Gambling on sports or in the casino is essentially legal in New Zealand but like many countries around the world, the practise is highly regulated. It all comes under the control of the Department for Internal Affairs who have worked hard to apply tough rules over the course of history.
So, for those that are resident in NZ, what do you really need to know if you are looking to place a bet, either online or in the physical world?
A Brief History
In general terms, the New Zealand government has worked hard to regulate gambling, recognising that its citizens will enjoy a bet and that the practise has the danger of going underground if it isn’t legalized in some form.
As with many countries, the practise began when the first European settlers arrived and it continued from that point. For decades it as considered illegal until the first set of regulations came in with the Gambling Act of 1908 which had to be introduced in order to combat the rise in gambling across the two islands.
The act sought to regulate a lot of informal betting but it only made gambling legal at race meetings up and down the country so much of the practise continued to remain underground for much of the first half of the 20th century.
In 1920, with illegal gambling somewhat out of control, the government in New Zealand outlawed all forms of bookmaking. For the next four decades, the situation remained unchanged but there were concessions made elsewhere.
In 1933 for example, the first state run lottery was introduced and these were rather oddly referred to as Art Unions. This remained the only method in which residents could legally have any form of bet but once again, these rather stiff regulations were merely driving the practise of gambling even further underground.
Finally, in 1961, the TAB – Totalizor Agency Board – made betting on horse racing widely acceptable across the country. In time, regulations were relaxed and sports betting as a whole came out into the open.
Betting on Sports
The four most popular sports in New Zealand are Rugby Union, Cricket, Football and Netball although it is tough for anyone to find a netball market no matter what bookmaker they use.
Regulations were subsequently relaxed to allow betting on these, and other sports, in physical outlets from 1961 onwards and the next big change, as we will see, took place in 2003 when the government looked to regulate the significant rise in internet gambling.
As of May 2017, there are just six land based casinos in the whole of New Zealand’s two islands. The first of these opened as recently as 1994 and that tells you just how strictly the process is regulated and how recently the rules have been relaxed in order to allow these premises to be built.
In the present day, four of these operations are run by Sky City and you can find casinos from Auckland in the north down to Dunedin in the south.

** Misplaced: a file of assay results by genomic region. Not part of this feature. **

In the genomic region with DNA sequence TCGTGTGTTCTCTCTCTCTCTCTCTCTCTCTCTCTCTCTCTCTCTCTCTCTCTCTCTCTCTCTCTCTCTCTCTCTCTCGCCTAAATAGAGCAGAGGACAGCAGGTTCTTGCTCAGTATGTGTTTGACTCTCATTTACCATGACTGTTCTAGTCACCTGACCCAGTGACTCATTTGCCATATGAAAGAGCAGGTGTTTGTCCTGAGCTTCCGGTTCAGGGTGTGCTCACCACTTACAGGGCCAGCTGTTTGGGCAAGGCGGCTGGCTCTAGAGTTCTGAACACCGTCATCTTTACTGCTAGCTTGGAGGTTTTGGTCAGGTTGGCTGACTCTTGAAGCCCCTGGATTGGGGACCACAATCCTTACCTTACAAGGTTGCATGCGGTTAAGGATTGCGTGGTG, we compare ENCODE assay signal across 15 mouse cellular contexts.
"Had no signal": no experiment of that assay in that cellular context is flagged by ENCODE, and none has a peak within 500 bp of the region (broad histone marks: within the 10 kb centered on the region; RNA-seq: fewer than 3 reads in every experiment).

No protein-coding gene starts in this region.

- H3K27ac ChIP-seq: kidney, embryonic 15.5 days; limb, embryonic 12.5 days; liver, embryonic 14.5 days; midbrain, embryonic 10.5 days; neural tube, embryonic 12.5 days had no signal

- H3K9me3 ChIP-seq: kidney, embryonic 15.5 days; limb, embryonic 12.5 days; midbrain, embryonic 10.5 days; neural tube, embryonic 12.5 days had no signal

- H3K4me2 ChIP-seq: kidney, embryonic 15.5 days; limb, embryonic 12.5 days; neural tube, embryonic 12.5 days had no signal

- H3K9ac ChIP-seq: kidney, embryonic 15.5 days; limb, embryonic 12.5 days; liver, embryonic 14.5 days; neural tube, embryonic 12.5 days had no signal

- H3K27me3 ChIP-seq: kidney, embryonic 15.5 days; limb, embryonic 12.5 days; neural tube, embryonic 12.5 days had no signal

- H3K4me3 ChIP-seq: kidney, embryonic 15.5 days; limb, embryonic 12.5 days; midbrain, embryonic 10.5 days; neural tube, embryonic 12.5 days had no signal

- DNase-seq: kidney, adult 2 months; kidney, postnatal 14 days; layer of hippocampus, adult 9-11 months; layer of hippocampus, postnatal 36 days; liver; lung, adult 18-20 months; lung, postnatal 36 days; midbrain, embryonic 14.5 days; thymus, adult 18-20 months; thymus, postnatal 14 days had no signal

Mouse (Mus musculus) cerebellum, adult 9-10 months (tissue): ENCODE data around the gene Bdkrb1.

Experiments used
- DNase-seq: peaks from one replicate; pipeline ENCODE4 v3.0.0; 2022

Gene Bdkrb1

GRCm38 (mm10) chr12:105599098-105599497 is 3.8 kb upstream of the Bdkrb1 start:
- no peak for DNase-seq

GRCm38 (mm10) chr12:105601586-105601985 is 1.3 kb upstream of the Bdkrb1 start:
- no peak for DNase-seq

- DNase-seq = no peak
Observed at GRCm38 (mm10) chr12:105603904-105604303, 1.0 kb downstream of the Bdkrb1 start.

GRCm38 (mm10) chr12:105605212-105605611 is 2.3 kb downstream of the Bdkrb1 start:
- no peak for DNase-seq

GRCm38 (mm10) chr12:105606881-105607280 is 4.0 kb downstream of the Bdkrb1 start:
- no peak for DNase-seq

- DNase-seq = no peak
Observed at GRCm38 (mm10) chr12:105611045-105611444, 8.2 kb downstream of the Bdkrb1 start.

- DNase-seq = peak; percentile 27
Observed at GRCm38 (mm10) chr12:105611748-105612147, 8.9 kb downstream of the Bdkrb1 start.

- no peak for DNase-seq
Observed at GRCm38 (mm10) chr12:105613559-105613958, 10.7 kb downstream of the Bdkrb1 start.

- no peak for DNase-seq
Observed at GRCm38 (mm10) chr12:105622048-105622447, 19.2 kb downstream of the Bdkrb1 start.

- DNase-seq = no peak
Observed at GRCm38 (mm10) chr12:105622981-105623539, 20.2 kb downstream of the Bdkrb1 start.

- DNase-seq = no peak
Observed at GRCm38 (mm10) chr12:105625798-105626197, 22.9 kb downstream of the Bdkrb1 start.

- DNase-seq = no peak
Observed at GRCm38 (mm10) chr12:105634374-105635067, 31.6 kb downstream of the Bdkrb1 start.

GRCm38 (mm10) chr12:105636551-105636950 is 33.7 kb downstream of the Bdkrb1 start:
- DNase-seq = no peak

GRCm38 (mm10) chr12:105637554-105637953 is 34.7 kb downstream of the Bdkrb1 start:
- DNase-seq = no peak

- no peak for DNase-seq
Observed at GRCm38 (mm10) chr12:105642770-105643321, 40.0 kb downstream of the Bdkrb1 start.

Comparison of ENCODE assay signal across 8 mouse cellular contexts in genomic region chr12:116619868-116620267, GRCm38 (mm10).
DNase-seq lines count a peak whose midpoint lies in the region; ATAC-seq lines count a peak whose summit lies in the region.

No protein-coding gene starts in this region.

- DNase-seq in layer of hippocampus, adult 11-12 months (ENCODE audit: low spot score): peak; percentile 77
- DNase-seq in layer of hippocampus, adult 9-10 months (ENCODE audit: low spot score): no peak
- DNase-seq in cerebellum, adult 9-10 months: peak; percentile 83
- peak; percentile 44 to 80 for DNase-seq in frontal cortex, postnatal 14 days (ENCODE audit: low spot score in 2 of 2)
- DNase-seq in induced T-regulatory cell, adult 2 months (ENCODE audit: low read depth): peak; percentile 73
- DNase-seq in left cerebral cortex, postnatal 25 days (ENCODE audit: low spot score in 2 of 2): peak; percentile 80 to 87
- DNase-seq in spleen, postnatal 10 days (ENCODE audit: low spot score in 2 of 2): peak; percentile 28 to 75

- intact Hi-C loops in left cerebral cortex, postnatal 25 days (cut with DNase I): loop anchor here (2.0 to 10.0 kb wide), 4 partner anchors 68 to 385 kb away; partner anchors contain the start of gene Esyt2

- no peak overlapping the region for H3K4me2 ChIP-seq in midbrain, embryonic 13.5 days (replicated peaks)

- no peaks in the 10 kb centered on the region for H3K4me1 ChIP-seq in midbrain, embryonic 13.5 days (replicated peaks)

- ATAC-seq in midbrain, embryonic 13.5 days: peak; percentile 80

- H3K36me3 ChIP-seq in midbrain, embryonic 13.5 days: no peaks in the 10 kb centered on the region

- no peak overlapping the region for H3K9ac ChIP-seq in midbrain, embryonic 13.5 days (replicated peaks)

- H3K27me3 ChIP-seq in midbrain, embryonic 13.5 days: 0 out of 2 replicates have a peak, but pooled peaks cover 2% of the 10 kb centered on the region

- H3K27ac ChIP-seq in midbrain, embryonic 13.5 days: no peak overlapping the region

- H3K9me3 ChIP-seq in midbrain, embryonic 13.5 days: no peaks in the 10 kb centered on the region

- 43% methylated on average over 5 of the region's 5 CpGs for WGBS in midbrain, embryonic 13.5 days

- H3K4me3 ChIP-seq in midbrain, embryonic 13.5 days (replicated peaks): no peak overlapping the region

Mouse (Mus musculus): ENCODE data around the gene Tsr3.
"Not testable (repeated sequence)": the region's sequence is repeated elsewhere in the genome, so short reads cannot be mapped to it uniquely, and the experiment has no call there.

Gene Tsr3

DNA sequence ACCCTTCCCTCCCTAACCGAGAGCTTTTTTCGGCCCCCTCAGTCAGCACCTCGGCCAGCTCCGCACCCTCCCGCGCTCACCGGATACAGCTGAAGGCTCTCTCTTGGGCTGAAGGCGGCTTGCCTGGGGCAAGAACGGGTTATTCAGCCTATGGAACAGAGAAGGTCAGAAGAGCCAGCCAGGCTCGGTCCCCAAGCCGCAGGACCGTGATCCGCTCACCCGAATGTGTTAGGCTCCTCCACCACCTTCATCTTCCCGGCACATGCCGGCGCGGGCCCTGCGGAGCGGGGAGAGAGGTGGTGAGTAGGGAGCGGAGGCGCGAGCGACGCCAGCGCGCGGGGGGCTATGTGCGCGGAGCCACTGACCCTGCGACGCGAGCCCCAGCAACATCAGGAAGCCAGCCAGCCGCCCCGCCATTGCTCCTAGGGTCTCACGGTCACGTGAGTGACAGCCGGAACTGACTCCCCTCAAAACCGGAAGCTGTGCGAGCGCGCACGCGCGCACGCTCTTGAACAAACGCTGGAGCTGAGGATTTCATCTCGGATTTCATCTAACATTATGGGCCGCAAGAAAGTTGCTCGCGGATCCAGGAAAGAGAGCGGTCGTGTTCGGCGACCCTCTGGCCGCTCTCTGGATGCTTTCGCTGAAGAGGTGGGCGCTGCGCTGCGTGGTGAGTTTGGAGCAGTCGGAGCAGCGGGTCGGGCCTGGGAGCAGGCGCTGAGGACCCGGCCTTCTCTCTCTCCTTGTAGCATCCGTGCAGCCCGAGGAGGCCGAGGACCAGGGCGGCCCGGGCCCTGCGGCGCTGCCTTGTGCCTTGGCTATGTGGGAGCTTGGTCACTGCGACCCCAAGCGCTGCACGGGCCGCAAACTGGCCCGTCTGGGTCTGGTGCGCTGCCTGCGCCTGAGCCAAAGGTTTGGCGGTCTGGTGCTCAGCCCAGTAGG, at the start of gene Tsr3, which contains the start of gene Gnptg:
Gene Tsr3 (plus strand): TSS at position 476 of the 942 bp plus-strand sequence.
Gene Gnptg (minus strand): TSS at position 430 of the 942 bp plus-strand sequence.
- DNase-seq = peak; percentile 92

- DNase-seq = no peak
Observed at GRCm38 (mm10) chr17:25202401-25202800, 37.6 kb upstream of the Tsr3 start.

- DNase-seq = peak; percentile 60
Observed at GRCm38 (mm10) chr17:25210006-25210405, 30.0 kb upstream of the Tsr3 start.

Pokies – slot machines featuring poker games – have been popular in neighbouring Australia for decades but once again, they are a relatively recent addition to New Zealand’s two islands. The first such machine was introduced in 1991 and it is estimated that in the present day there are around 19,000 pokies in the country.
The most recent set of financial figures relating to their use comes from 2009 and they showed a slight decline in interest which, it would be safe to assume, is likely to have come from a rise in internet play.
From 2008 to 2009, there was a 5% drop in outlay although Pokies in New Zealand were still attracting revenues of $889 million. An interest in these machines is still retained around the country and that was evidenced as recently as 2013 when the Sky City Casino in Auckland was given permission by the government to install a further 230 pokies on its premises.
The Digital Age
The Gambling Act of 2003 outlines exactly where New Zealanders stand in these digital times: It was brought in as a reaction to the rise in online gaming but it also takes the opportunity to look at how things stand in terms of gambling in the physical world.
The law divides gambling into three classes and these are determined, depending on how much prize money there is on offer. These categories are as follows:
- Class 1: Prizes up to $500.00
- Class 2: Prizes above $500.00 but not exceeding $5000.00
- Class 3: Prizes above $5000.00
The regulations get tougher as the government works through those categories and the higher the prize, the more rules there are for the operators involved. In theory, anyone offering a prize up to $500 does not need to apply for a specific license but they still have to comply with all the rules of the 2003 Gambling Act which covers all operators, no matter what class of gaming they happen to fall under.
As for New Zealand’s citizens, they are free to gamble at an online casino or sportsbook provided that the operator in question is based outside of the country. You cannot trade online in any gambling form and have a NZ address that provides services to your fellow citizens.
Players must be 18 and, there is no tax on any winnings as this is considered as profit from a hobby. The government figures that any profits are offset by losses elsewhere and, tax revenue is brought in from the operators.
So, in summary, it is legal to gamble in New Zealand but it’s not exactly a practise that is welcomed by the authorities. In the physical world, there is a very small set of casinos while the Pokies are more prevalent in bars up and down the country. As for online play, this is also acceptable but subject to strict rules once again and you can only gamble with an operator who is licensed outside of the country.
There may be a lot to take in for residents but, as long as you abide by the rules and only play with licensed outlets, you are legal and protected when it comes to having a bet.